Nonoperative management of osteochondritis dissecans of the knee: Progression to osteoarthritis and arthroplasty at mean 13-year follow-up

Thomas L. Sanders, Ayoosh Pareek, Nick R. Johnson, James L. Carey, Travis G. Maak, Michael J. Stuart, Aaron J. Krych

Research output: Contribution to journalArticle

7 Scopus citations

Abstract

Background: Osteochondritis dissecans (OCD) is a disorder of subchondral bone that commonly affects the knee. Purpose: To (1) evaluate the rate of arthritis and knee arthroplasty in a population-based cohort of patients with OCD lesions treated nonoperatively and (2) evaluate factors that may predispose patients to knee osteoarthritis and arthroplasty. Study Design: Case series; Level of evidence, 4. Methods: Eighty-six patients (mean age, 21.4 years) with OCD lesions treated nonoperatively were identified between 1976 and 2014. Information related to the diagnosis, laterality of lesion, details of treatment, and progression to arthritis was obtained from the medical record. Factors predictive of arthritis and arthroplasty (age, sex, body mass index [BMI], and lesion location) were examined. Results: At a mean ± SD follow-up of 12.6 ± 9.8 years from diagnosis, 13 patients (15%) were diagnosed with arthritis, corresponding to a cumulative incidence of 5.0% at 5 years, 10.0% at 10 years, 20.0% at 25 years, and 30.0% at 35 years. The cumulative incidence of arthroplasty was 1.0% at 5 years, 3.0% at 10 years, 8.0% at 25 years, and 8.0% at 35 years. BMI at diagnosis greater than 25 kg/m2 (hazard ratio [HR], 15.4; 95% CI, 1.9-124.5), patellar OCD lesions (HR, 15.0; 95% CI, 1.3-345.3), and diagnosis as an adult (HR, 21.7; 95% CI, 2.7-176.3) were factors associated with an increased risk of arthritis. Conclusion: Arthritis after nonoperative treatment of OCD lesions is a challenging problem, with an estimated 30% cumulative incidence at 35 years after diagnosis. In contrast, the long-term rate of arthroplasty is low. BMI at diagnosis greater than 25 kg/m2 and patellar OCD lesions are predisposing factors for arthritis. Diagnosis of OCD as an adult was associated with a greater risk of arthritis.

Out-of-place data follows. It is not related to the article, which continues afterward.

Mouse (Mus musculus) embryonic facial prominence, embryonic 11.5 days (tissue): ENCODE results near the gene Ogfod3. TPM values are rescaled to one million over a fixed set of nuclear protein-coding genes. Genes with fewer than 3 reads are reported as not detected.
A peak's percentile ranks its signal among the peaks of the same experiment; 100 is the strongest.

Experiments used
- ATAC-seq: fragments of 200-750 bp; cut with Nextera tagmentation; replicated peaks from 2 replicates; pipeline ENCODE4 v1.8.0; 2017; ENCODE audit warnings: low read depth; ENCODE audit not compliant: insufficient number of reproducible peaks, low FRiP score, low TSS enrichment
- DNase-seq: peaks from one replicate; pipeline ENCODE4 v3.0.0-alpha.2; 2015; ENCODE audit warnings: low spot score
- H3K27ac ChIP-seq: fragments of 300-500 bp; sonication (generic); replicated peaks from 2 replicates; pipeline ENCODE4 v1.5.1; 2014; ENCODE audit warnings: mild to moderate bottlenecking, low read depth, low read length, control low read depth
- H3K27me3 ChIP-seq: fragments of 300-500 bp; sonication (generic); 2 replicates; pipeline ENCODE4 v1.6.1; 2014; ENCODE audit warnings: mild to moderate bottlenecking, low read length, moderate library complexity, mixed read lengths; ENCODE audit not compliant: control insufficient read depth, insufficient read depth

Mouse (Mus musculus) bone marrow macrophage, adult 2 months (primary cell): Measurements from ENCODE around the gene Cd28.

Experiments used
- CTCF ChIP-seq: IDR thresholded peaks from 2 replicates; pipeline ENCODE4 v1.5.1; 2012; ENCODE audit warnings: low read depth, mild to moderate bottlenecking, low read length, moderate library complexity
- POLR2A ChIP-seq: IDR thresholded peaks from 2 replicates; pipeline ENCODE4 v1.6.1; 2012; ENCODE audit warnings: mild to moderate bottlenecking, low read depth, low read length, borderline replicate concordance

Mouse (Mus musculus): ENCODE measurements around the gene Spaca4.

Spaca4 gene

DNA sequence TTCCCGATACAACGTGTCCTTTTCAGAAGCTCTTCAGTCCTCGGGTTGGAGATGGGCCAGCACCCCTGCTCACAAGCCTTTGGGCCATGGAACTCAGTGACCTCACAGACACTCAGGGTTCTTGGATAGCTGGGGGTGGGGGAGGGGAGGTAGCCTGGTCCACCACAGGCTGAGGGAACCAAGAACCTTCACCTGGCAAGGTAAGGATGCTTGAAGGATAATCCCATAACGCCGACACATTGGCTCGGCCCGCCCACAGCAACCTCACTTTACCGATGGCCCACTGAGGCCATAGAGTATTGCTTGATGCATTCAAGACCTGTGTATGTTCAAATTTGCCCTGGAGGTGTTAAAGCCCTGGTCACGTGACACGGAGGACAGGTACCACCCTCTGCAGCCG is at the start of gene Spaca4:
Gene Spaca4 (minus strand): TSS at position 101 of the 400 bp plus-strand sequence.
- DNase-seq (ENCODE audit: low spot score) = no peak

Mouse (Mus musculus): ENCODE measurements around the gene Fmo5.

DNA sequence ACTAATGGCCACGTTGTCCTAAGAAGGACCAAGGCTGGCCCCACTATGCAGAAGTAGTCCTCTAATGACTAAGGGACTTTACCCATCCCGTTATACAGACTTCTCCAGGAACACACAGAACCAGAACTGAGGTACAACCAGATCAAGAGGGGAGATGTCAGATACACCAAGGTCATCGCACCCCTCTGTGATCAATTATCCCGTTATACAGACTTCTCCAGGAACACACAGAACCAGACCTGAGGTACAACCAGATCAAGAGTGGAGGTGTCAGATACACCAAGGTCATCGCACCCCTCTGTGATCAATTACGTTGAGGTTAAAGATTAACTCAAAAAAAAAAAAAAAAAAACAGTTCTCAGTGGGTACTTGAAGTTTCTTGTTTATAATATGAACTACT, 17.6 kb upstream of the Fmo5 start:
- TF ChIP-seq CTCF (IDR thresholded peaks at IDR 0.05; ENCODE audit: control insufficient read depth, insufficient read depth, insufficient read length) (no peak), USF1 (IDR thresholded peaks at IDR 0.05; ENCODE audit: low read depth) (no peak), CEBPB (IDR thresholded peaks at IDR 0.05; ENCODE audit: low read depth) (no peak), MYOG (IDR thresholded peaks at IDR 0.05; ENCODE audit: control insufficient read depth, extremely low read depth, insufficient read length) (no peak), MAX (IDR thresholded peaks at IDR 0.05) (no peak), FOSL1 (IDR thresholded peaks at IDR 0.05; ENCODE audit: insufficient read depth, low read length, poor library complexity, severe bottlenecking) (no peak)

Original languageEnglish (US)
Article number2325967117704644
JournalOrthopaedic Journal of Sports Medicine
Volume5
Issue number7
DOIs
StatePublished - Jan 1 2017

Keywords

  • Knee
  • Nonoperative
  • Osteoarthritis
  • Osteochondritis dissecans

ASJC Scopus subject areas

  • Orthopedics and Sports Medicine

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